The Android OS runs on over 2.5 billion devices around the globe. The need for Android software engineers to develop new apps and maintain the existing ones is huge.
Here’s how you can get started with Android app development by installing Android Studio on Ubuntu, which comprises Android SDK, Java Development Kit (JDK), and other software needed to start developing native Android apps. Let’s begin!
What Is Android Studio?
Android Studio is an Integrated Development Environment (IDE) for developing native Android apps. It’s based on IntelliJ and is developed in collaboration with JetBrains, specifically for Android developers.
Android Studio is completely free and is available on Windows, Linux, Chrome OS, and macOS. It’s also supported natively on the ARM-based Apple M1 silicon chip.
Apart from being an IDE, Android Studio also comes bundled with all software components required for developing Android apps on a Linux PC.
Android Studio supports developing Android apps in Java and Kotlin programming languages.
Step 1: Getting Android Studio on Ubuntu/Linux
You can download Android Studio from the official Android developer page.
Clicking the Download button will save the installer to your default downloads directory, which is most likely the Downloads folder.
Download: Android Studio (Free)
Step 2: Pre-Installation Configuration
Assuming you’ve downloaded Android Studio to the Downloads directory, navigate to that folder with the cd command.
Then, extract the Android Studio TAR file using the tar command as follows:
tar -xzvf android-studio-*.tar.gz
Go into the extracted folder and move the android-studio directory to the /opt directory.
sudo mv android-studio /opt/
You’ll need sudo or elevated privileges to run this command.
Placing android-studio in the /opt directory makes it available for all users on your Linux system.
Installing the Required Dependencies
You should install the following Android Studio software dependencies if you are running a 64-bit version of Linux.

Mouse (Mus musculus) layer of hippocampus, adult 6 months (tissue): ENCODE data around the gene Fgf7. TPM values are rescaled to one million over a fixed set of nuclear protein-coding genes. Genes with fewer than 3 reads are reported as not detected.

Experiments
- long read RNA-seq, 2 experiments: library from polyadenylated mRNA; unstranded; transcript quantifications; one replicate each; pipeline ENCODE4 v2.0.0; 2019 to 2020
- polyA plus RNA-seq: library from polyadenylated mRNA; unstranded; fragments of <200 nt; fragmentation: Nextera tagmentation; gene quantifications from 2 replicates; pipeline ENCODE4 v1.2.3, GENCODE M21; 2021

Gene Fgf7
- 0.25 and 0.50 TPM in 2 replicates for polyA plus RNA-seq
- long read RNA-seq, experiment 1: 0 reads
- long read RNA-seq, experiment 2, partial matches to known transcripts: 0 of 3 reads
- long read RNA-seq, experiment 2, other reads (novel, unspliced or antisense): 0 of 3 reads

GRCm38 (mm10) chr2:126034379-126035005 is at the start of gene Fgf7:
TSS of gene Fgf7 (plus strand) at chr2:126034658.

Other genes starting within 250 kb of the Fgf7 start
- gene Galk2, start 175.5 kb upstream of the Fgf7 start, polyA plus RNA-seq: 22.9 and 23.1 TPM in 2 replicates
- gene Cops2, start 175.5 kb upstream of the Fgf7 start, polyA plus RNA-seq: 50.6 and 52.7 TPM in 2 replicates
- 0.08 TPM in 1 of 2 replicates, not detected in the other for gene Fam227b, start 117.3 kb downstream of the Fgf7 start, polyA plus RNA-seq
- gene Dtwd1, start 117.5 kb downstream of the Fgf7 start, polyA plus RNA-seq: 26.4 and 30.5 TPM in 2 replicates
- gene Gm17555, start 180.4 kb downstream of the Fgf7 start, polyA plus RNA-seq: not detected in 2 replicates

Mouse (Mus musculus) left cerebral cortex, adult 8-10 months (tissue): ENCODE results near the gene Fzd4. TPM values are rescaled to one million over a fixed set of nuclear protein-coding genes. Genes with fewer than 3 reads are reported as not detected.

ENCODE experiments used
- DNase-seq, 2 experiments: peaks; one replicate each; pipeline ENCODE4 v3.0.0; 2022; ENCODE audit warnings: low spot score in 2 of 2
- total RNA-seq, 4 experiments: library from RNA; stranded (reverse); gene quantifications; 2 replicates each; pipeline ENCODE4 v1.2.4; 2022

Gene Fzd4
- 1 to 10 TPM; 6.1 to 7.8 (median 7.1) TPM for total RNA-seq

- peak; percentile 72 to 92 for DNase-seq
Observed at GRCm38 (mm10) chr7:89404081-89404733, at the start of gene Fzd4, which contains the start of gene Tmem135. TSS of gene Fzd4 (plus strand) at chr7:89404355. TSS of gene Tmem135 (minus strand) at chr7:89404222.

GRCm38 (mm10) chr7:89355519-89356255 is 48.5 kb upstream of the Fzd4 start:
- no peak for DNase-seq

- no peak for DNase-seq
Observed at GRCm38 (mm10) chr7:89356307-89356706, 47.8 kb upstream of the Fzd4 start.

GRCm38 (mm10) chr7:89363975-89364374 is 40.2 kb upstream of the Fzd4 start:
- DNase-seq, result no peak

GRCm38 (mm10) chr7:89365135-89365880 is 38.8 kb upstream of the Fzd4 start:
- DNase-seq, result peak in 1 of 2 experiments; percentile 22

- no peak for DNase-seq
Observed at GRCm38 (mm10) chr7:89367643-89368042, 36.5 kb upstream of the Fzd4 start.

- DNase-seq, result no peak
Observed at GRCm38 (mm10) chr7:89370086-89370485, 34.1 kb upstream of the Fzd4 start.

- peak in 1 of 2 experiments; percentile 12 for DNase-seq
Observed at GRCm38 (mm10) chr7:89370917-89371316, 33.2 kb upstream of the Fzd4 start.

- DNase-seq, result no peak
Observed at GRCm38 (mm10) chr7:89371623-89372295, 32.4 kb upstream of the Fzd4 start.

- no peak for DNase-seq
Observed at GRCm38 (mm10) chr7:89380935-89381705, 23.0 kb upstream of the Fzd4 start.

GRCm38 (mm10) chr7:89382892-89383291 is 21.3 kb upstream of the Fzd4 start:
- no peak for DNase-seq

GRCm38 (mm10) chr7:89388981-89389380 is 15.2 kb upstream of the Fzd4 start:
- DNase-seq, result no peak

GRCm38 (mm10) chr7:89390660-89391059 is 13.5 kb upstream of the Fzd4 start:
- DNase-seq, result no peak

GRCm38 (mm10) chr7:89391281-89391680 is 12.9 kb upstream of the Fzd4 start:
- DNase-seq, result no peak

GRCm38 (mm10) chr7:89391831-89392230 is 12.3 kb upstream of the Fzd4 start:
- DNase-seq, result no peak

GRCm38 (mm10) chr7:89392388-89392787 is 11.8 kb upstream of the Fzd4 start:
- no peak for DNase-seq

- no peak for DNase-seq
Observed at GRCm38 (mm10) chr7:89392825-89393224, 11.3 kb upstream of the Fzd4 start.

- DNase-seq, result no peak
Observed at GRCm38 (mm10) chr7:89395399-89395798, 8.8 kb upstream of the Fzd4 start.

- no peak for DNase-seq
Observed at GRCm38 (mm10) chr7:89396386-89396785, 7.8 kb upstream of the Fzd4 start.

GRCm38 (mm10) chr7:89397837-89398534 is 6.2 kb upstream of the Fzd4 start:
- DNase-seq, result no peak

For Debian-based Linux distros, such as Ubuntu, Pop!_OS, etc., install the following:
sudo apt-get install libc6 libncurses5 libstdc++6 lib32z1 libbz2-1.0
For Fedora and other RHEL-based Linux distros, you can run the following:
sudo yum install zlib ncurses-libs bzip2-libs
Step 3: Launching the Android Studio Installer
Head over to /opt/android-studio/bin folder:
Start the studio.sh script using the following command:
The system will then present you with a setup wizard to guide you through the installation. Click on the Ok button to use the default selection, i.e. you are not importing any settings.
Next is the usage statistics page. Choose whether to send usage statistics to Google or not. For this, just use the default selection. Click on the Next button on the page that follows.
The setup wizard will guide you through all the steps of the installation. Some of the things that you will set up during the installation are:
- User interface theme: Most developers use dark themes to avoid eye strain caused by spending long hours in front of computer screens
- Android Studio license agreement terms for the Android SDK
Finally, click on the Finish button to finalize your Android Studio installation.
Step 4: Adding Android Studio to the List of Applications
You should add Android Studio to your list of Linux applications to easily access the IDE in the future. Adding Android Studio to your applications list also makes it easy for you to pin its shortcut to your favorites bar or taskbar.
Within the Android Studio IDE, Click on the Tools menu button and select Create Desktop Entry.
You can now search for Android Studio in the applications menu and launch it from there.
Developing Native Android Apps on Ubuntu
Setting up your Linux PC for developing native Android applications with Android Studio is a critical step in your journey to developing your first Android app.
Apart from smartphones and tablets, Android also runs on wearables, cars, etc. This makes learning how to develop Android apps a worthwhile investment.